On Tuesday 19 July, Turkey’s independent and critical journalists, academics and law experts woke up to another day of concern and fear.
The uncertainty is driven by the lack of assurances on media freedom or even a basic respect for the rule of law. At a time when the country is purging its administration of alleged coup plotters, its leaders should be calming nerves and calling for transparency. On the contrary, President Reccep Tayyip Erdoğan and Prime Minister Binali Yıldırım appear to be in favour the reintroduction of the death penalty.
The media is the most fragile element in the middle of the mess.
Arzu Yıldız, a rigorously independent expert reporter on judicial affairs, was one of the first to feel the heat. An arrest order — with no reason given — was issued against her but the police who came to her flat early on Monday morning were unable to find her. She later tweeted that, since she “had nothing to fear” she would surrender to the police. So far, no further news has been heard about her.
Colleagues I spoke to share the view that by silencing such an expert reporter the authorities may be intending to erect a wall to hide what has been “really” happening — what many of us see as a massive purge within the judiciary — where more than 2,500 members (judges and prosecutors) are sought under a mass arrest order. Yıldız knows many of them, who they are and what they stand for.
Hours after the collapse of the coup attempt, a long list of journalists “to be arrested” went into circulation. Most of them are either editors or columnists — mainly liberals and leftists — who have been writing for newspapers as Özgür Düşünce, Yarına Bakış and Yeni Hayat. They have all now been smeared as affiliates of the Gülen Movement. Can Dündar, the editor of Cumhuriyet daily, is also among those targeted.
Since the day after the bloody coup attempt a media blackout has spread. More than 10 news websites have been shut down. On Monday night it was reported that several print houses refused to print Yarına Bakış and Yeni Hayat dailies, with no reason given. The editors feel that political pressure or fear lie behind them. Yarına Bakış issued an editorial online stating that it was forced to suspend its print edition, citing oppressive measures. On Tuesday, the liberal Özgür Düşünce daily, many of whose columnists found themselves to be victims of the witch hunt, announced it was also considering discontinuing its print edition. The independent website Haberdar, that was the first to break the coup attempt story, is to radically downsize, closing its newsroom and firing staff, according to inside sources.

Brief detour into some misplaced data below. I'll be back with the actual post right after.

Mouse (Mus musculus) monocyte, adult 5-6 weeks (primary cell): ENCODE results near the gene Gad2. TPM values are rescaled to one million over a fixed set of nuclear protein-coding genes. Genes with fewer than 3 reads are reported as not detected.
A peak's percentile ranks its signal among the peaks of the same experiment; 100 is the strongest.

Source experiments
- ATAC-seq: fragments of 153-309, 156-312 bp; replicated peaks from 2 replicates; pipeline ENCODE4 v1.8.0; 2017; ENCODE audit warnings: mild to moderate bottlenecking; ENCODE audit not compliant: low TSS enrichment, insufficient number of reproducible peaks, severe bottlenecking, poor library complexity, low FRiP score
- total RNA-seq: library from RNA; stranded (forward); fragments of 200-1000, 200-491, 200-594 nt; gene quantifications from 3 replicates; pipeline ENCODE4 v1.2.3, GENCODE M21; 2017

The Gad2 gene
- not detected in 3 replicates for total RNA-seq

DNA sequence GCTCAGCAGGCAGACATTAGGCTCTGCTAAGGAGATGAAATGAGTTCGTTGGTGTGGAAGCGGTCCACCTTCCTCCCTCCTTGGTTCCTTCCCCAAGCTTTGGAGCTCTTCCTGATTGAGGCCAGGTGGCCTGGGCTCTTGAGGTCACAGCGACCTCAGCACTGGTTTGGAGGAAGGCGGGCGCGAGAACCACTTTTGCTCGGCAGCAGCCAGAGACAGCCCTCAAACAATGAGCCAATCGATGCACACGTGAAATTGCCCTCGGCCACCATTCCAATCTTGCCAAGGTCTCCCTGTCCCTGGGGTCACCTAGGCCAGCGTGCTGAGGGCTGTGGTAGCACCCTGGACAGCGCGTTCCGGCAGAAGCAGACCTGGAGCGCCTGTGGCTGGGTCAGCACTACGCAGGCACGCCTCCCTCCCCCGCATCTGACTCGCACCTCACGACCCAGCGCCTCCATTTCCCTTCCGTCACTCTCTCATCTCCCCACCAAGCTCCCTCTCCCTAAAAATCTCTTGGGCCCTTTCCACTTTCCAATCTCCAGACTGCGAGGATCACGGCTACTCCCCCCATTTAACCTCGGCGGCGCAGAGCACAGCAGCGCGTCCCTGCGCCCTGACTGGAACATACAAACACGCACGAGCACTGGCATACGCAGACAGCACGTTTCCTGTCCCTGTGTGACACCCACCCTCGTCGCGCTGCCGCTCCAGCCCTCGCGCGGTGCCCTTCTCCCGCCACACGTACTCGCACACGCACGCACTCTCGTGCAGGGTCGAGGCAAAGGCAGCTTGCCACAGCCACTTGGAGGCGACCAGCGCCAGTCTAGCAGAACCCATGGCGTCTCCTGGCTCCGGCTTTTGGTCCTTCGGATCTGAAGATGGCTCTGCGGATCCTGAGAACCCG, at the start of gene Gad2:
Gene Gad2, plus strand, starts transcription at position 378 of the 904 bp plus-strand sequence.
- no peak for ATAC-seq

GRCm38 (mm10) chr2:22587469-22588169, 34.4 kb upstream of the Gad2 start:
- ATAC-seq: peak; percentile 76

There seems to be agreement among Turkey’s down-trodden, critical journalists and their foreign colleagues that the “dark times” will be long lasting and it may spell an end to independent journalism altogether.
Many fear a crackdown will sweep through the Turkish and Kurdish media. There are concerns over the closure of one free outlet after the other, the financial struggles these organisations face and the journalists forced into unemployment, declared as “public enemies” or “pariahs” and left without mediums to report and comment. The situation could not be any more serious.
A version of this article was originally posted to Suddeutsche Zeitung. It is published here with permission of the author.
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